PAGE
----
The Principal Recovery Network of building leaders who have experienced school shootings is pressing Congress for several billion dollars worth of mental health and safety support for staff and students.
Members of the network, including the former principal of Marjory Stoneman Douglas High School and the current principal of Sandy Hook Elementary, visited lawmakers last week to alert them to the unending trauma endured by victims and communities that have experienced school shootings.
“We’re asking for the conversation to stay on the front burner and to convince legislators not to get complacent about school safety,” says Elizabeth Brown, the network’s co-facilitator and former principal of Florida’s Forest High School, which she took over two months after a student was shot and wounded by a school intruder in 2018.
“We want to be able to never have to say ‘never again’ ever again,” Brown states.
The Principal Recovery Network is a team of current and former school leaders assembled by the National Association of Secondary School Principals to help guide building leaders in the immediate aftermath of shootings or other violence. Members of the network will reach out to a principal shortly after a shooting occurs to tell them what to expect (e.g., a lot of calls from the media) and help with decision-making (when to reopen school) in the days and weeks that follow.
It was an honor to meet US Secretary of Ed Cardona at the US Ed office building in Washington DC after meeting with the PRN on school safety and mental health support for schools. #PrincipalsAdvocate pic.twitter.com/XdzRL7wS41
— Warman Hall, Ed.D. (@warman_hall) June 5, 2023
The group wants Congress to build on the Bipartisan Safer Communities Act, which provides schools $1 billion in “Stronger Connections” grants to prevent and respond to acts of bullying, violence and hate. The network urged lawmakers to pass the $5 billion Elementary and Secondary School Counseling Act that would help schools hire more mental health counselors and other care providers. It also wants to see the Supporting the Mental Health of Educators and Staff Act of 2023 enacted to develop best practices schools can follow to prevent suicide and improve mental health among K12 staff.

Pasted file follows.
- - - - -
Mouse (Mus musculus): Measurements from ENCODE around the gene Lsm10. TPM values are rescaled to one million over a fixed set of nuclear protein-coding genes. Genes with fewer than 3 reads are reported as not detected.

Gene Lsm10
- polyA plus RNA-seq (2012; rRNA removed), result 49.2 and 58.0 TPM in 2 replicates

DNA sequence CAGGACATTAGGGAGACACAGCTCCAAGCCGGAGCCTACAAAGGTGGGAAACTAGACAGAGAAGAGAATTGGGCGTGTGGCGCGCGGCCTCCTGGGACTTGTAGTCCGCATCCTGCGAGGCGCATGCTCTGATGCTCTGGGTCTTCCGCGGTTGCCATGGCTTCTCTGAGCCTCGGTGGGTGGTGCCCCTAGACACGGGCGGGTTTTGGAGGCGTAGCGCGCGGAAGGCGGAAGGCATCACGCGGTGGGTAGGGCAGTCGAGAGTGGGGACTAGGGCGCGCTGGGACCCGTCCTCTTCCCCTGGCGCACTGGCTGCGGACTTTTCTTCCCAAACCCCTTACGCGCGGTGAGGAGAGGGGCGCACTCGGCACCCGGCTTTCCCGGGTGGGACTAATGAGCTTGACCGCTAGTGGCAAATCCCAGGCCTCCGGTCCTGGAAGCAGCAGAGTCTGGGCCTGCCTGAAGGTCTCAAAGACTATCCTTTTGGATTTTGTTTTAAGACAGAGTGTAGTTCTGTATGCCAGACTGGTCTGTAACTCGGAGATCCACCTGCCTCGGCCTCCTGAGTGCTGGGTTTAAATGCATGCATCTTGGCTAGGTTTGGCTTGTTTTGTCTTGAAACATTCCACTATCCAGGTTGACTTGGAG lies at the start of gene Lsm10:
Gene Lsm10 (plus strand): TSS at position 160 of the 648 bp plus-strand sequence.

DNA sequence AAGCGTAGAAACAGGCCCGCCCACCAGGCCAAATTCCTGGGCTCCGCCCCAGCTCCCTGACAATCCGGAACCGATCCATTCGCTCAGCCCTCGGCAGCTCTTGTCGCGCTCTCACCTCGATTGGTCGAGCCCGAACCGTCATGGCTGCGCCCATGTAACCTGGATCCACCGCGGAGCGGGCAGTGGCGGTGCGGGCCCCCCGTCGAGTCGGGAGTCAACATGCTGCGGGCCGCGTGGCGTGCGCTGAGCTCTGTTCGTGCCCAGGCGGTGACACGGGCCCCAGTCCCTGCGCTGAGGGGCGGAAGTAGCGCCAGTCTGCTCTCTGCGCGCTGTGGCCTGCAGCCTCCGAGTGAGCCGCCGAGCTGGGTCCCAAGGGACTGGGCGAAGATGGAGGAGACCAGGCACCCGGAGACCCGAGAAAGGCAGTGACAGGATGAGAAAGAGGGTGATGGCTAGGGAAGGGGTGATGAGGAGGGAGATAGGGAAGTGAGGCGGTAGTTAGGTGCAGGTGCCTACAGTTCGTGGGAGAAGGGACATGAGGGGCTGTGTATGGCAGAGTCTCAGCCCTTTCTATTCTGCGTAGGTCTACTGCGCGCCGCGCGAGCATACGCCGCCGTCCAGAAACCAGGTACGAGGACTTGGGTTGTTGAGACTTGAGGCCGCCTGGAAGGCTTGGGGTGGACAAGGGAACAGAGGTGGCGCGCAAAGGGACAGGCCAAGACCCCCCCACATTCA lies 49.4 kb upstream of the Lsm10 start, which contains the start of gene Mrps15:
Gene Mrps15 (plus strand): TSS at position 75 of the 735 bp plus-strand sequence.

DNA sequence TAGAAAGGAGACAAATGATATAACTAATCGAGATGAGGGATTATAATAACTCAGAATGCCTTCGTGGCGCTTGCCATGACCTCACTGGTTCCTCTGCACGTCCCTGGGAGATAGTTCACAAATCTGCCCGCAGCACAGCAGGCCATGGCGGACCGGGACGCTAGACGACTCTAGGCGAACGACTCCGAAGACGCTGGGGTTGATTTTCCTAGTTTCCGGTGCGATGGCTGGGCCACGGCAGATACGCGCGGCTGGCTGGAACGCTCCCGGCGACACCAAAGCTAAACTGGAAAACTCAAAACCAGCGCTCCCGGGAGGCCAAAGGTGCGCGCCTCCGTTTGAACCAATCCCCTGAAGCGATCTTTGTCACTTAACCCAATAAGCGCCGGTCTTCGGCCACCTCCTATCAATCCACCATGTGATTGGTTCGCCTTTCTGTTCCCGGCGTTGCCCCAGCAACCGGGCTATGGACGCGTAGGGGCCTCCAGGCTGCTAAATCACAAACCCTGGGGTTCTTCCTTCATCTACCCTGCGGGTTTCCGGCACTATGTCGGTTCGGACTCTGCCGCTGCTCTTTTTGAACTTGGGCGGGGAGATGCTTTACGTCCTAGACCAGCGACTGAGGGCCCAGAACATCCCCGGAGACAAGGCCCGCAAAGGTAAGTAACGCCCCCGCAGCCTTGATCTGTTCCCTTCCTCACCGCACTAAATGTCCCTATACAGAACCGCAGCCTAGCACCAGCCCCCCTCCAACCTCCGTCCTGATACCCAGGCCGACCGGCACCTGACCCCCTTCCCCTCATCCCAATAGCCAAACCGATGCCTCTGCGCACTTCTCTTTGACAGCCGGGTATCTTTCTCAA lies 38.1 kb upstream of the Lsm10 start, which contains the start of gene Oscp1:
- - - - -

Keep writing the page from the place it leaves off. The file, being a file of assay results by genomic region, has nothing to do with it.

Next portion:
The organization also encouraged Congress to pass:
- Increasing Access to Mental Health in Schools Act: This would increase the number of mental health professionals in schools serving low-income families.
- RISE from Trauma Act: $600 million would help create community-based coalitions to expand trauma care in schools, hospitals and other facilities.
- Mental Health Services for Students Act: Provides $130 (million?) to expand programs that place on-site mental health professionals in schools.
The coalition also pressed Congress to sharply increase spending—from $5 million to $25 million—on Project SERV grants that fund recovery efforts in K12 and higher education. It also wants to see healthy funding levels for a range of budget programs that support arts education, professional development for teachers and administrators, training educators in trauma-informed care, and effective use of technology.
“Our emphasis is on mental health as a piece of prevention,” says Warman Hall, who was principal of Aztec High School in New Mexico when a former student sneaked into the building and shot and killed two students in 2017. “The more we fund effective school counseling and mental health, it helps support measures like threat assessments and identifying kids who are struggling.”
The network’s members are diverse politically and want both parties in Congress to work together on school safety in the same vein as the Bipartisan Safer Communities Act was passed, Hall continues.
“Columbine was close to 25 years ago and there still are issues they are facing, like swatting and crank calling,” says Hall, who is now the Aztec Municipal School District’s federal programs director. “When it comes to improving student mental health and safety resources, we need to build on the Bipartisan Safer Communities Act to look at recovery with a long view.”